And then it suggests twice in this letter that the reason for this bond is about having a "better looking school." No one has ever said this. everyone involved has said it is about improving learning. Again, good scholarship would know this.
I believe this writer when she suggests her finances are challenging, and I sympathize (in fact, this is the strong part of this letter), but just because money is tight doesn't mean the facts can be loose.
Posted 19 April 2014, 2:52 p.m.
Arharding, here is a link to an answer to your question. The bond was for $19.6 million for Edison and "other capital projects" according to the text of the bond on the ballot. The total cost ended up being $18 million. This letter from Mick Miller explains what those other capital projects ended up being. http://www.wwps.org/images/atoz/wahib...
Posted 19 April 2014, 9:10 a.m.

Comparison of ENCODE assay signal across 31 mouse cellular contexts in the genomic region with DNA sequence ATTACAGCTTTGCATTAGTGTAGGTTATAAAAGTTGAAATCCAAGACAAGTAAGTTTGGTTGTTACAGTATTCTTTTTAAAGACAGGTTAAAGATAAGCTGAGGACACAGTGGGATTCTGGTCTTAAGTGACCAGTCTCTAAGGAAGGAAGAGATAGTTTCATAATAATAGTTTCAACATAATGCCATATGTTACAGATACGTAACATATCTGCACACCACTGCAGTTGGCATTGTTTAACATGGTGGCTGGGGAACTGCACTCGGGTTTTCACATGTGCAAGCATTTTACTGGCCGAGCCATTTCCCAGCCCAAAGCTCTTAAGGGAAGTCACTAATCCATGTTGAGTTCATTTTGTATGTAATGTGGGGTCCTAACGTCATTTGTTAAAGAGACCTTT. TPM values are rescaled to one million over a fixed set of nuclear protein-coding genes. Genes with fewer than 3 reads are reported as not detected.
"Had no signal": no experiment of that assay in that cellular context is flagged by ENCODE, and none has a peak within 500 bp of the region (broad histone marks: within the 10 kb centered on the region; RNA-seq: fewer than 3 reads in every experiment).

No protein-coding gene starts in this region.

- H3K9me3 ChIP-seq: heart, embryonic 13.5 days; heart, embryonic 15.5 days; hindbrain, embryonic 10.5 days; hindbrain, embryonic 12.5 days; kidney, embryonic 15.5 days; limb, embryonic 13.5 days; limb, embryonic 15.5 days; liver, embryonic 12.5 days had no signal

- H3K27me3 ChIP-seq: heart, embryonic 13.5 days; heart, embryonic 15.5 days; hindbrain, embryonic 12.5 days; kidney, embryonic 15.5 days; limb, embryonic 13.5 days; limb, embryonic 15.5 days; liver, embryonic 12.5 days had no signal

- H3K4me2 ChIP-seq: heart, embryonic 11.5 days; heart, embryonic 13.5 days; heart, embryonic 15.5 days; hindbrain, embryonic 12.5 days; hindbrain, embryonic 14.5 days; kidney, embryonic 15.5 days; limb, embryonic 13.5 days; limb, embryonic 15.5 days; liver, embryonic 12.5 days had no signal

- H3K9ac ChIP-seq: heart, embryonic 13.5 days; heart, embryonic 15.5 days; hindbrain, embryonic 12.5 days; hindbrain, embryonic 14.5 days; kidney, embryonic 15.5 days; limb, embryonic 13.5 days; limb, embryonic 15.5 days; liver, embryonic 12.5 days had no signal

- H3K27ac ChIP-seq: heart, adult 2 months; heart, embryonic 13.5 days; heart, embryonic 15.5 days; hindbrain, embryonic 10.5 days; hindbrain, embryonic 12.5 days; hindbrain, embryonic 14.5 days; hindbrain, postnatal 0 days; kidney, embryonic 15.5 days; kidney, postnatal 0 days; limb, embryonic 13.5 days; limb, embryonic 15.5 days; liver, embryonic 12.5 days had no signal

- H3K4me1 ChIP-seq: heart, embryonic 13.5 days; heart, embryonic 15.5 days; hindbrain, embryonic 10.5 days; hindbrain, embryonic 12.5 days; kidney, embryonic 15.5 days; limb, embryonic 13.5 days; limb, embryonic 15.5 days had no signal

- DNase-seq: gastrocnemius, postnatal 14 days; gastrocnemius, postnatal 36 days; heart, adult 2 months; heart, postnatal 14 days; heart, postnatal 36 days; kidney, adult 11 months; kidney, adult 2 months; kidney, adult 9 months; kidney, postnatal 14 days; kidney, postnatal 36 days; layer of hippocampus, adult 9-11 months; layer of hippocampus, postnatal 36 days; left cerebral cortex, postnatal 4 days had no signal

Besides the obvious factual error regarding the "1 to 15%" who will benefit from a new science building (as Doceo and Mr. Calzarreta addressed above), what strikes me about this letter is how radically different some of us think and view the world from each other. And I don't say that to mock the writer of this letter.
For me, even as someone who has attended church since infancy with roughly 10% of my relatives being pastors, viewing the new science building as a potential threat to my children or faith never would have occurred to me as a concept to consider.
For others, however, the literal word of God can be threatened by studies of DNA, genetic markers, geological time, etc. and there might be fear out there as to how the teachers at Wa-Hi handle such issues, which I view as part of their jobs teaching "science," but others might view as blasphemous.
The father in me with children yet to reach Wa-Hi wants to laugh this letter off as a distraction to the serious conversation. The sociologist in me, however, finds it fascinating. This is certainly a serious issue to some. It's a complex world.